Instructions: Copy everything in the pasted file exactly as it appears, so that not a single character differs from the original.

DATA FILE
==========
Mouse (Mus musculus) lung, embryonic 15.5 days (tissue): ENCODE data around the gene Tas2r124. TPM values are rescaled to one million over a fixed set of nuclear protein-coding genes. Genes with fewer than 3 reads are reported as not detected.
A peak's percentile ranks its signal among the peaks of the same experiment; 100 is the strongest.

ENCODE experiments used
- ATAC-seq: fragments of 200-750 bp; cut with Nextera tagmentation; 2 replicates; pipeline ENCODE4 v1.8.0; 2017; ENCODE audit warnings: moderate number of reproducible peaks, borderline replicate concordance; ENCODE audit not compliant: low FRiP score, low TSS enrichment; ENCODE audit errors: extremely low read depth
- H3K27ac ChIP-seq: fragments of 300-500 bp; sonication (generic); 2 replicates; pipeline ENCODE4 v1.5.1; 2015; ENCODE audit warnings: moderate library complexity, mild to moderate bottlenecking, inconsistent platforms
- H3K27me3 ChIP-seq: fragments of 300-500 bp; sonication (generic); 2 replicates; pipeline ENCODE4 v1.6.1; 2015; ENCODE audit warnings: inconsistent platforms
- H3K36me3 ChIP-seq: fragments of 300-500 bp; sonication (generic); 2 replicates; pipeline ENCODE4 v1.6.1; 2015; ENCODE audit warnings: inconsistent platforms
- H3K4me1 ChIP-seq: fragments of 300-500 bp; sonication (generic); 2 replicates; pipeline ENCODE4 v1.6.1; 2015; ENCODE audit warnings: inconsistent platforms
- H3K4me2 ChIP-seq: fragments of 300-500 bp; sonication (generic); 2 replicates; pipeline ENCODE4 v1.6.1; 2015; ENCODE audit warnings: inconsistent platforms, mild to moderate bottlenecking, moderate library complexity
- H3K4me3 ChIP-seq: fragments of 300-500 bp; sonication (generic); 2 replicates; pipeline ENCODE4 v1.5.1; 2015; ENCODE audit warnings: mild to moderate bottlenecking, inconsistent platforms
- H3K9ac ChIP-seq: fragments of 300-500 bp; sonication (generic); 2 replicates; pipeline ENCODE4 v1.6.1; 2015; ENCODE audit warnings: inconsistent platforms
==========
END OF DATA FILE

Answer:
Mouse (Mus musculus) lung, embryonic 15.5 days (tissue): ENCODE data around the gene Tas2r124. TPM values are rescaled to one million over a fixed set of nuclear protein-coding genes. Genes with fewer than 3 reads are reported as not detected.
A peak's percentile ranks its signal among the peaks of the same experiment; 100 is the strongest.

ENCODE experiments used
- ATAC-seq: fragments of 200-750 bp; cut with Nextera tagmentation; 2 replicates; pipeline ENCODE4 v1.8.0; 2017; ENCODE audit warnings: moderate number of reproducible peaks, borderline replicate concordance; ENCODE audit not compliant: low FRiP score, low TSS enrichment; ENCODE audit errors: extremely low read depth
- H3K27ac ChIP-seq: fragments of 300-500 bp; sonication (generic); 2 replicates; pipeline ENCODE4 v1.5.1; 2015; ENCODE audit warnings: moderate library complexity, mild to moderate bottlenecking, inconsistent platforms
- H3K27me3 ChIP-seq: fragments of 300-500 bp; sonication (generic); 2 replicates; pipeline ENCODE4 v1.6.1; 2015; ENCODE audit warnings: inconsistent platforms
- H3K36me3 ChIP-seq: fragments of 300-500 bp; sonication (generic); 2 replicates; pipeline ENCODE4 v1.6.1; 2015; ENCODE audit warnings: inconsistent platforms
- H3K4me1 ChIP-seq: fragments of 300-500 bp; sonication (generic); 2 replicates; pipeline ENCODE4 v1.6.1; 2015; ENCODE audit warnings: inconsistent platforms
- H3K4me2 ChIP-seq: fragments of 300-500 bp; sonication (generic); 2 replicates; pipeline ENCODE4 v1.6.1; 2015; ENCODE audit warnings: inconsistent platforms, mild to moderate bottlenecking, moderate library complexity
- H3K4me3 ChIP-seq: fragments of 300-500 bp; sonication (generic); 2 replicates; pipeline ENCODE4 v1.5.1; 2015; ENCODE audit warnings: mild to moderate bottlenecking, inconsistent platforms
- H3K9ac ChIP-seq: fragments of 300-500 bp; sonication (generic); 2 replicates; pipeline ENCODE4 v1.6.1; 2015; ENCODE audit warnings: inconsistent platforms